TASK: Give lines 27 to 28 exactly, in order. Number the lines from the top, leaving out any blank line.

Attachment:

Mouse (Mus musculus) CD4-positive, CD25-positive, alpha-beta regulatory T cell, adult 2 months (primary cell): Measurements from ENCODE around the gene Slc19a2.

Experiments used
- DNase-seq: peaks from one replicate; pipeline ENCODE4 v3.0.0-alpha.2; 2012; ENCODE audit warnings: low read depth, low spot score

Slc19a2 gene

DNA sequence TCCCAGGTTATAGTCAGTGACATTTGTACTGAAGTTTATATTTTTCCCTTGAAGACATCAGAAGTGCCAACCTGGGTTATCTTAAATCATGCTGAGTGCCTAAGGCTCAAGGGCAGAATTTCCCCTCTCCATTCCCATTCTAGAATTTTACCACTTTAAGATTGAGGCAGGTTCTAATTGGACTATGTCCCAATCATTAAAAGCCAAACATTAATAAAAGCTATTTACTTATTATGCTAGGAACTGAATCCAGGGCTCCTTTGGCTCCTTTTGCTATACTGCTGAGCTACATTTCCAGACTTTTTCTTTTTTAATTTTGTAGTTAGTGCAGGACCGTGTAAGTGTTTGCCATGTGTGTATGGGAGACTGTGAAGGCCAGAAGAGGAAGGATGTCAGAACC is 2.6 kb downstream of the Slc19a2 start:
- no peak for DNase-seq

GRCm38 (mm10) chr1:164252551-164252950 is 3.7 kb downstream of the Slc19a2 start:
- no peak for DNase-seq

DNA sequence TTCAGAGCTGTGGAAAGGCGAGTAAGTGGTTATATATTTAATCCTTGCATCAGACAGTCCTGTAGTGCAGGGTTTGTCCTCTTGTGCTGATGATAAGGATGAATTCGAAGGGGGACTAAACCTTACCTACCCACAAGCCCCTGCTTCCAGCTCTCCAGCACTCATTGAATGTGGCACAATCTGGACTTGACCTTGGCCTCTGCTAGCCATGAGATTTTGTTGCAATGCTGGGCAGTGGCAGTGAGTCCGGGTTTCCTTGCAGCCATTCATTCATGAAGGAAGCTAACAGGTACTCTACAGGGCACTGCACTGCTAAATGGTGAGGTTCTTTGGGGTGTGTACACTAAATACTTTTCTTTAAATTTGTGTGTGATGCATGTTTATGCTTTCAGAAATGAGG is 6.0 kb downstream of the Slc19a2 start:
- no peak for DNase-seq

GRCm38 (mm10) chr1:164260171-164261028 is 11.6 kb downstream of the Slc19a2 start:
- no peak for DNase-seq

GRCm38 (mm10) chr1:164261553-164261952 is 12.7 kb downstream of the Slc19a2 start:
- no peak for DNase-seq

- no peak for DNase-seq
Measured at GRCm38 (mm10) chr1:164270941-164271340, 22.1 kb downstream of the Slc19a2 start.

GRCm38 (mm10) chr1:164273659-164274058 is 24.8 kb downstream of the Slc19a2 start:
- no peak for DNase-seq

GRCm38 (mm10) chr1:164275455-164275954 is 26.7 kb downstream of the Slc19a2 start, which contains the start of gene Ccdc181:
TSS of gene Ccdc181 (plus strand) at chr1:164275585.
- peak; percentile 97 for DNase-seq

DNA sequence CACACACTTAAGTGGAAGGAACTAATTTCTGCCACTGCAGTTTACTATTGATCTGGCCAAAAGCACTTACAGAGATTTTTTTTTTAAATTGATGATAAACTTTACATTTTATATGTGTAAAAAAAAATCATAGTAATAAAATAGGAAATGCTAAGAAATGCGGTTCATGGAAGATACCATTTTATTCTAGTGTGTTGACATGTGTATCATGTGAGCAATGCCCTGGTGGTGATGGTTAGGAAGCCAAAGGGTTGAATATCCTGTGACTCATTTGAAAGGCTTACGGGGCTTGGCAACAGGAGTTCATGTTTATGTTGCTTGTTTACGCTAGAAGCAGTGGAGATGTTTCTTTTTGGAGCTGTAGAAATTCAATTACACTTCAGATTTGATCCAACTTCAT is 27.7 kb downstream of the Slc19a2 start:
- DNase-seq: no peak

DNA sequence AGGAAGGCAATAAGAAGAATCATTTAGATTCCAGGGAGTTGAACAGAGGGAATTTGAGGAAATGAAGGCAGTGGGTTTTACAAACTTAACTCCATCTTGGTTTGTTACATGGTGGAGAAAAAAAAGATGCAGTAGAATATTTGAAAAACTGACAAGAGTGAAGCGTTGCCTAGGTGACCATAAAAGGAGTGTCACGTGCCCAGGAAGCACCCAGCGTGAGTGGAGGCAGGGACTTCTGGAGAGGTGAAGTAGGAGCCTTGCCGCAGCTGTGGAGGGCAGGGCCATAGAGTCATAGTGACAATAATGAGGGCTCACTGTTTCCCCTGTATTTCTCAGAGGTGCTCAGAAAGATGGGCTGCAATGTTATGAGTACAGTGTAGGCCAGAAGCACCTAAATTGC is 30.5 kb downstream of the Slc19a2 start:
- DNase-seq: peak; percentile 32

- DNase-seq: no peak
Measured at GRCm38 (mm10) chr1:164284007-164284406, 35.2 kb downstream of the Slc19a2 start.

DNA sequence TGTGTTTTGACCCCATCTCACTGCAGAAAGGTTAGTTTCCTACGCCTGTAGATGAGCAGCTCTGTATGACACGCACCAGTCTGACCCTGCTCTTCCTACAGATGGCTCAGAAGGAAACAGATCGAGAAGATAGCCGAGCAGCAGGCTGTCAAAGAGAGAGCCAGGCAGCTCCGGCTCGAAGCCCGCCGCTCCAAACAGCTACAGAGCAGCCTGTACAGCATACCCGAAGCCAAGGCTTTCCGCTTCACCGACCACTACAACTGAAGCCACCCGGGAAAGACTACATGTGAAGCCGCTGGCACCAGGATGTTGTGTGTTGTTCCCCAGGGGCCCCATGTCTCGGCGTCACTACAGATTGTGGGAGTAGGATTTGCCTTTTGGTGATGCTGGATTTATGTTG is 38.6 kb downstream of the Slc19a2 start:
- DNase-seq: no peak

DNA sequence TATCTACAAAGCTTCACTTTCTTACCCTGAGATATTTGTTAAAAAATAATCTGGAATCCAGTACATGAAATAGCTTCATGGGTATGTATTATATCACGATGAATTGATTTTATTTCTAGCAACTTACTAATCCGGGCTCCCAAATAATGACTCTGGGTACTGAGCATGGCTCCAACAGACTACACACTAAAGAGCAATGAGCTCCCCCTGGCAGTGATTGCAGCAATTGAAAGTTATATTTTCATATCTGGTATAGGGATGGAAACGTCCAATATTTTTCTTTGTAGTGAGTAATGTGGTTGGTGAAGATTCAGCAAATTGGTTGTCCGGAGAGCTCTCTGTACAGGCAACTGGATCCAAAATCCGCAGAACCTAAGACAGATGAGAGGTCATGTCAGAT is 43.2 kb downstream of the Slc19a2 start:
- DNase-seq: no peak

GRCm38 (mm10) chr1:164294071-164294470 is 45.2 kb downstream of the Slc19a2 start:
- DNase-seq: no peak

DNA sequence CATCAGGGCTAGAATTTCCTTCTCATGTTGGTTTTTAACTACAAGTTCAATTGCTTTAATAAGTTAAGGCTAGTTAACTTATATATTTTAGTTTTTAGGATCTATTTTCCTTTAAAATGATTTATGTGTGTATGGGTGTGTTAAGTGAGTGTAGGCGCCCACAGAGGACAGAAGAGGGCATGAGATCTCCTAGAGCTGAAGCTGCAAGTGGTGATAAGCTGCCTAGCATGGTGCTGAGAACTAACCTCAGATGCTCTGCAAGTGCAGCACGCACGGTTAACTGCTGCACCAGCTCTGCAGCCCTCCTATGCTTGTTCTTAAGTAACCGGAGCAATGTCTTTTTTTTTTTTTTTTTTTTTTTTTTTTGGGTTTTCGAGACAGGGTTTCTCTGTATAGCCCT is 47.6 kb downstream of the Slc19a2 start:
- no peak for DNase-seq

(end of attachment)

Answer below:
Measured at GRCm38 (mm10) chr1:164284007-164284406, 35.2 kb downstream of the Slc19a2 start.

DNA sequence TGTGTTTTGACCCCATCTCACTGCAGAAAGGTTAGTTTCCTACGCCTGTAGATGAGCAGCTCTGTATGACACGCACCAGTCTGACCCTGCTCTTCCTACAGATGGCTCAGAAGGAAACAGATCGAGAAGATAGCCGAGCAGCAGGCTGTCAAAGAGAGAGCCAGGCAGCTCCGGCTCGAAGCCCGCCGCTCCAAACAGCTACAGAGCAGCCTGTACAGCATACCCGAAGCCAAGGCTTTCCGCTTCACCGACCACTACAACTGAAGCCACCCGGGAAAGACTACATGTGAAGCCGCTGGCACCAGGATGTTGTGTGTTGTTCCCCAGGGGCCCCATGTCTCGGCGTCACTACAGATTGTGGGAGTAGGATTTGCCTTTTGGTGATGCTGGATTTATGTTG is 38.6 kb downstream of the Slc19a2 start: